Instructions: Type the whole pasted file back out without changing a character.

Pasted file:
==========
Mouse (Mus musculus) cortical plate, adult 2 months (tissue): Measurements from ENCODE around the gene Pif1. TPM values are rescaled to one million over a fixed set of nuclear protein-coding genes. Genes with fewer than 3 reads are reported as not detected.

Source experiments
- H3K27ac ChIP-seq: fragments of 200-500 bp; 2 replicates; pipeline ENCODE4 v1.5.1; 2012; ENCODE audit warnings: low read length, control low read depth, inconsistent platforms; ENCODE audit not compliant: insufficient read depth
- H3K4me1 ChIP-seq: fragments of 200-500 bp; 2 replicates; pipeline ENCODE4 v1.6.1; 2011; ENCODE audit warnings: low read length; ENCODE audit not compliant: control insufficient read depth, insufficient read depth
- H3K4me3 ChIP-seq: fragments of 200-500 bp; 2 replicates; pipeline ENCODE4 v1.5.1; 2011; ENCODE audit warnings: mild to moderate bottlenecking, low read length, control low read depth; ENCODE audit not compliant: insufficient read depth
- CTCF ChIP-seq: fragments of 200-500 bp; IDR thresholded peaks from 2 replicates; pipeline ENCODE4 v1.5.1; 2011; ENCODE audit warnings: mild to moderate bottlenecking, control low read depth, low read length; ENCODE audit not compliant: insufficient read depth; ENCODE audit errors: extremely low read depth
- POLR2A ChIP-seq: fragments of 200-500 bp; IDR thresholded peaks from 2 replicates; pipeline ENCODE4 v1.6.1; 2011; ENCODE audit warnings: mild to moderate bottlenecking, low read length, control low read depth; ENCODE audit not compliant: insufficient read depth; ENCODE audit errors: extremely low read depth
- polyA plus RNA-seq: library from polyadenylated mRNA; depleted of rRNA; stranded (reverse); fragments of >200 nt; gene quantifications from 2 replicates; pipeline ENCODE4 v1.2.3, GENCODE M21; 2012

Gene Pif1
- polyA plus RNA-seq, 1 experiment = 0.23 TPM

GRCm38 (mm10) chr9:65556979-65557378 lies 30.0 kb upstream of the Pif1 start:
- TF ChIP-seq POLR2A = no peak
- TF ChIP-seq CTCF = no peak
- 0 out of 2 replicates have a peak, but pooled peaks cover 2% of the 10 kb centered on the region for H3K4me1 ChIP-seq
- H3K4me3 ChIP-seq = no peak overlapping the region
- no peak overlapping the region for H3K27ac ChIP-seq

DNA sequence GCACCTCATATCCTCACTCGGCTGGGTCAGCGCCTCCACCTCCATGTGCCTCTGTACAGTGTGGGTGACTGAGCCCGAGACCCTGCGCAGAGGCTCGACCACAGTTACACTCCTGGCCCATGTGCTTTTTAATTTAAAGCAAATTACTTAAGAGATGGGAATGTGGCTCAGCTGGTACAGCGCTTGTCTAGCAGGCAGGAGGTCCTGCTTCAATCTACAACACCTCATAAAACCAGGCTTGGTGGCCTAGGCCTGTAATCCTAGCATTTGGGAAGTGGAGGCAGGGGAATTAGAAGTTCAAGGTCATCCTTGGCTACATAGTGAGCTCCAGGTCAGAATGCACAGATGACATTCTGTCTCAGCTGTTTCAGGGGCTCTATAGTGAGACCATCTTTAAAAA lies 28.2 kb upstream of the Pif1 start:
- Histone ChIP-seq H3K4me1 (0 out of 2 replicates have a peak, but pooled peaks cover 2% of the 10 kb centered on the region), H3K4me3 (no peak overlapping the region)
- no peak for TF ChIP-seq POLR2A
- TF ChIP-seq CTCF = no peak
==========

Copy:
Mouse (Mus musculus) cortical plate, adult 2 months (tissue): Measurements from ENCODE around the gene Pif1. TPM values are rescaled to one million over a fixed set of nuclear protein-coding genes. Genes with fewer than 3 reads are reported as not detected.

Source experiments
- H3K27ac ChIP-seq: fragments of 200-500 bp; 2 replicates; pipeline ENCODE4 v1.5.1; 2012; ENCODE audit warnings: low read length, control low read depth, inconsistent platforms; ENCODE audit not compliant: insufficient read depth
- H3K4me1 ChIP-seq: fragments of 200-500 bp; 2 replicates; pipeline ENCODE4 v1.6.1; 2011; ENCODE audit warnings: low read length; ENCODE audit not compliant: control insufficient read depth, insufficient read depth
- H3K4me3 ChIP-seq: fragments of 200-500 bp; 2 replicates; pipeline ENCODE4 v1.5.1; 2011; ENCODE audit warnings: mild to moderate bottlenecking, low read length, control low read depth; ENCODE audit not compliant: insufficient read depth
- CTCF ChIP-seq: fragments of 200-500 bp; IDR thresholded peaks from 2 replicates; pipeline ENCODE4 v1.5.1; 2011; ENCODE audit warnings: mild to moderate bottlenecking, control low read depth, low read length; ENCODE audit not compliant: insufficient read depth; ENCODE audit errors: extremely low read depth
- POLR2A ChIP-seq: fragments of 200-500 bp; IDR thresholded peaks from 2 replicates; pipeline ENCODE4 v1.6.1; 2011; ENCODE audit warnings: mild to moderate bottlenecking, low read length, control low read depth; ENCODE audit not compliant: insufficient read depth; ENCODE audit errors: extremely low read depth
- polyA plus RNA-seq: library from polyadenylated mRNA; depleted of rRNA; stranded (reverse); fragments of >200 nt; gene quantifications from 2 replicates; pipeline ENCODE4 v1.2.3, GENCODE M21; 2012

Gene Pif1
- polyA plus RNA-seq, 1 experiment = 0.23 TPM

GRCm38 (mm10) chr9:65556979-65557378 lies 30.0 kb upstream of the Pif1 start:
- TF ChIP-seq POLR2A = no peak
- TF ChIP-seq CTCF = no peak
- 0 out of 2 replicates have a peak, but pooled peaks cover 2% of the 10 kb centered on the region for H3K4me1 ChIP-seq
- H3K4me3 ChIP-seq = no peak overlapping the region
- no peak overlapping the region for H3K27ac ChIP-seq

DNA sequence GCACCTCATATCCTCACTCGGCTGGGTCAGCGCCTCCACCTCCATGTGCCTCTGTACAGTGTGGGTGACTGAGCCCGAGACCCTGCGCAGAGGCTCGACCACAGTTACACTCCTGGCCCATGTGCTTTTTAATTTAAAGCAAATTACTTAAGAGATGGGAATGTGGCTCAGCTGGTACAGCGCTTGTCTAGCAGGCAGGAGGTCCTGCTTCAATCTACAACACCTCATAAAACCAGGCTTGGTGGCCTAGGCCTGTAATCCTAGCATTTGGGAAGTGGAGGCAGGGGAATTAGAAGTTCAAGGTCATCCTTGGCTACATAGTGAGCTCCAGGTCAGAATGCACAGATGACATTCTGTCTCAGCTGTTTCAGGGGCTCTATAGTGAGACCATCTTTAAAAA lies 28.2 kb upstream of the Pif1 start:
- Histone ChIP-seq H3K4me1 (0 out of 2 replicates have a peak, but pooled peaks cover 2% of the 10 kb centered on the region), H3K4me3 (no peak overlapping the region)
- no peak for TF ChIP-seq POLR2A
- TF ChIP-seq CTCF = no peak